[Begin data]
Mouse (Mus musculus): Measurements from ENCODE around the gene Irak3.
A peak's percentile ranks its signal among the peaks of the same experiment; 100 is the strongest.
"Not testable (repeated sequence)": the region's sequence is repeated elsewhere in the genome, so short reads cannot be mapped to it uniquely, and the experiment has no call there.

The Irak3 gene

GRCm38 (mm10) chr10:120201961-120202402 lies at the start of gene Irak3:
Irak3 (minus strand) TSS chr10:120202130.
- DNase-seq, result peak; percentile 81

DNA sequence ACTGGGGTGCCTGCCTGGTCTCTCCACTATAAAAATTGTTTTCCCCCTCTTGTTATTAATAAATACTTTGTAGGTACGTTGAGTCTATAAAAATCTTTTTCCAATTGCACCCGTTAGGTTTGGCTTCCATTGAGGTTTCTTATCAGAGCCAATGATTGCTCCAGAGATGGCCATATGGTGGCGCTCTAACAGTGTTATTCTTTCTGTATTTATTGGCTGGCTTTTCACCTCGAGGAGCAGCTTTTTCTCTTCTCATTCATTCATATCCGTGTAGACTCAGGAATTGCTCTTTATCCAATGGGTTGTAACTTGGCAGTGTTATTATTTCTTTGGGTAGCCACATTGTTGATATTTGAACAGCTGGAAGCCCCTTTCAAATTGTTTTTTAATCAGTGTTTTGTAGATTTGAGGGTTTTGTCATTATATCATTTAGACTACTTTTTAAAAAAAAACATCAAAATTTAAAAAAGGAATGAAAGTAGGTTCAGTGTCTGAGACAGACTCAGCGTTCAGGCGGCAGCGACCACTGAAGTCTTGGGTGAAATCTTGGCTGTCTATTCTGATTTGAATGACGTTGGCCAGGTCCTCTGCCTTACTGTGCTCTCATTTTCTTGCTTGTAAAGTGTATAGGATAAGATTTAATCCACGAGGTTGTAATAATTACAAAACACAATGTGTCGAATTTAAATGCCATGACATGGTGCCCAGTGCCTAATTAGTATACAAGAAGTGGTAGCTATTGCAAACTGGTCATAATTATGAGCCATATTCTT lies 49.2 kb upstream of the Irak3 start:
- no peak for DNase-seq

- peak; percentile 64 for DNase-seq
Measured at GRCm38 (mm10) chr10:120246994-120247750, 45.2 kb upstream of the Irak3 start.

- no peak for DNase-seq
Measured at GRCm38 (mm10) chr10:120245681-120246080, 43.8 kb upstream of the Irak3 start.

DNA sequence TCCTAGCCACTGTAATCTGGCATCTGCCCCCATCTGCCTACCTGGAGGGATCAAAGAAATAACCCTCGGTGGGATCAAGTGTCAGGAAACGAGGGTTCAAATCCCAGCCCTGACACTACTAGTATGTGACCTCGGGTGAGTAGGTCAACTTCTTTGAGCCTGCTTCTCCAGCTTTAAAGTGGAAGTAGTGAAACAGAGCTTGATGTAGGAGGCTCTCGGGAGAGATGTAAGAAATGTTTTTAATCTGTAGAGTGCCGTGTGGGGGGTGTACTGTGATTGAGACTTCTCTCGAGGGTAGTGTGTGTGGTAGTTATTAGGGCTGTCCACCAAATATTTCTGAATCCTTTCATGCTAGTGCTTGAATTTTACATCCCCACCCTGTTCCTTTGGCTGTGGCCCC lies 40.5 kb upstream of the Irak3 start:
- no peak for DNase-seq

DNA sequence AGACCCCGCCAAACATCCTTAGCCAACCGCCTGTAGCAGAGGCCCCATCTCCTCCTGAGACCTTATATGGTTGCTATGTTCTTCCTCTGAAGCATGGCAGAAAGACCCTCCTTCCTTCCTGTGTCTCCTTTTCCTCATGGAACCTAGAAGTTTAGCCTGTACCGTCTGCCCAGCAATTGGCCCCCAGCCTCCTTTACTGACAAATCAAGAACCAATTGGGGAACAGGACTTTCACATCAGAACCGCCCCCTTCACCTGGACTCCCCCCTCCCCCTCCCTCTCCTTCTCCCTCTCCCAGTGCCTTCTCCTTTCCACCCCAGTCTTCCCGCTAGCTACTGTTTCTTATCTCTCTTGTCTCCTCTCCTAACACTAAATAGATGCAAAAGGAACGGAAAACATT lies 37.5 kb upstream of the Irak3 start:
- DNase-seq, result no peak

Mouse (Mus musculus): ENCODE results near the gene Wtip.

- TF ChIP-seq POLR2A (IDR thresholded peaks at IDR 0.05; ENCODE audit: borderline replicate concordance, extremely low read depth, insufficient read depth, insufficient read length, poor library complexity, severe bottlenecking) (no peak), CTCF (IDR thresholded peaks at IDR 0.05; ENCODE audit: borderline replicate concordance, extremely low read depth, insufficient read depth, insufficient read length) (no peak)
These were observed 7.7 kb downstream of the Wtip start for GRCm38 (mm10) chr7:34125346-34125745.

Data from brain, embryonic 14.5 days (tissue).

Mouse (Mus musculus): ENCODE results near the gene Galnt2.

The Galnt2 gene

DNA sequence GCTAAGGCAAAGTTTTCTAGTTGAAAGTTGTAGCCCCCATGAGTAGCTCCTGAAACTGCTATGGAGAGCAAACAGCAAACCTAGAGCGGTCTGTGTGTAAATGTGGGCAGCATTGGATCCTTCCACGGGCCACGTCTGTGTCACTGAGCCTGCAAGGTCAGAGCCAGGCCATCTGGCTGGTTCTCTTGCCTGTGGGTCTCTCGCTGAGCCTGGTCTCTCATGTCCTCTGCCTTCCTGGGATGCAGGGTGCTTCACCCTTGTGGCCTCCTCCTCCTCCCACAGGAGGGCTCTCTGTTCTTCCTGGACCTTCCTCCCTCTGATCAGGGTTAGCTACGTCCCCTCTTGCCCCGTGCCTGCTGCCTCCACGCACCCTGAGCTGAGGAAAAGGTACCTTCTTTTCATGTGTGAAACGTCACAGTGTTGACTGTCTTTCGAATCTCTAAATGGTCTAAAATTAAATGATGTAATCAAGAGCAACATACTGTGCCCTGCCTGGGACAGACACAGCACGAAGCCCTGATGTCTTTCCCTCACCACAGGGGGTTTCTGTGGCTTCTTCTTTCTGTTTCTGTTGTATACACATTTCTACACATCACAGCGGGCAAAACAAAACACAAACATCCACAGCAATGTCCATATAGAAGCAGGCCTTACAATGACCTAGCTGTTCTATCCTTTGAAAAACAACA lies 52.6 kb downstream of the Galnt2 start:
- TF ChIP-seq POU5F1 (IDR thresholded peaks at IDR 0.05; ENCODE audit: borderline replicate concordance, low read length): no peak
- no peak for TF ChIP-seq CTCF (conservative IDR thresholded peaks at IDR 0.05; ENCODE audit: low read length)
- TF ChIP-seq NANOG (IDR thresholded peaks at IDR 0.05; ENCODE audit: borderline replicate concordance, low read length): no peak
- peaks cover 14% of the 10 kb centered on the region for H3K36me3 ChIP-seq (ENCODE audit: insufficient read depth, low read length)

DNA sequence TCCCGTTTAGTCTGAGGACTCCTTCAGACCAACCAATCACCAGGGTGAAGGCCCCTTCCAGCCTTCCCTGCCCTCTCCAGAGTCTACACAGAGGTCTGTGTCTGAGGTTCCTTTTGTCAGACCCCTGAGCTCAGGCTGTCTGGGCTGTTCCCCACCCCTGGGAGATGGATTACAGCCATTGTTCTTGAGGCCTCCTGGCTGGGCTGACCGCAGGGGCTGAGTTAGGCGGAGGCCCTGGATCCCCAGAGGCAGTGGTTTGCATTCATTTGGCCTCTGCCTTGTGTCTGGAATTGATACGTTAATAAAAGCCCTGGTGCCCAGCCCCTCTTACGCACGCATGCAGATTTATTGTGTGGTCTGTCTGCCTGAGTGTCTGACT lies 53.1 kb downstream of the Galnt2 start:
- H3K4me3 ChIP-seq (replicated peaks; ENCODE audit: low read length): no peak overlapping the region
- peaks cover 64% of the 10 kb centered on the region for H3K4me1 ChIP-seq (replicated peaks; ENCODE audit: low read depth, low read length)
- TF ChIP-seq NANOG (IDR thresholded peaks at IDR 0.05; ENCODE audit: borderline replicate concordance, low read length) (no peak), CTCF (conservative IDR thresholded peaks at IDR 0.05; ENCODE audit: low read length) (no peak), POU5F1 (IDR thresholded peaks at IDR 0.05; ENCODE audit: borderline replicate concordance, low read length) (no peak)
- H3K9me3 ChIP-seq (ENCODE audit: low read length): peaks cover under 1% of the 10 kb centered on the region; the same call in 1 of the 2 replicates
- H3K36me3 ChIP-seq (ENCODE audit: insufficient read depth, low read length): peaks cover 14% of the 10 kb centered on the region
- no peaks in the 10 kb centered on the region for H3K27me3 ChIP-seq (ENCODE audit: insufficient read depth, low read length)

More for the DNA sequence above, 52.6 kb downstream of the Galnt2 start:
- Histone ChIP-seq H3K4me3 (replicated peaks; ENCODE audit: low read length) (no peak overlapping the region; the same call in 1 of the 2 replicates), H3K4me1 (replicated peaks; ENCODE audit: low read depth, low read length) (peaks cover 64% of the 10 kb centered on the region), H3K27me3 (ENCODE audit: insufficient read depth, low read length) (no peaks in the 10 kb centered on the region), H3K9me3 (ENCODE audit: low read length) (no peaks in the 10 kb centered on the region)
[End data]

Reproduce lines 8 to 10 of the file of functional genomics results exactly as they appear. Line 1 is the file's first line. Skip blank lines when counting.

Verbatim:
DNA sequence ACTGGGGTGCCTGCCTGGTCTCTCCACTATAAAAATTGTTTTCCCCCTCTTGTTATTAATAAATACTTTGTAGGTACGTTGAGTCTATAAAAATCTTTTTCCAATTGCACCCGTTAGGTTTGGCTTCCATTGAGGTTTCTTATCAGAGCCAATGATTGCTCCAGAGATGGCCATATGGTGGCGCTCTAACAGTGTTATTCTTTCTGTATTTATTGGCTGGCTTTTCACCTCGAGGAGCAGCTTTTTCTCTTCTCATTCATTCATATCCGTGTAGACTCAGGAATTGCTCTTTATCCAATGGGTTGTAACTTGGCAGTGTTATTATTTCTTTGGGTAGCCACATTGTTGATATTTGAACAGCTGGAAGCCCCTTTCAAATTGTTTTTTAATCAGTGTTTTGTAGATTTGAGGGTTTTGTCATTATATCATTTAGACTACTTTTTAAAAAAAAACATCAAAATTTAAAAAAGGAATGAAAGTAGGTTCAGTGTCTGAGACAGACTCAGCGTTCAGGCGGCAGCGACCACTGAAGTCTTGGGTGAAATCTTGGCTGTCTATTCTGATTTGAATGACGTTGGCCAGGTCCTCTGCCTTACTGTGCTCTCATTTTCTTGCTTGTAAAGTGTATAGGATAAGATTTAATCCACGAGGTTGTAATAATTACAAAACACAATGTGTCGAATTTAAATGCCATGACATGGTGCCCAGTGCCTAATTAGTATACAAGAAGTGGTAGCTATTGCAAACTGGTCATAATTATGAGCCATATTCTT lies 49.2 kb upstream of the Irak3 start:
- no peak for DNase-seq

- peak; percentile 64 for DNase-seq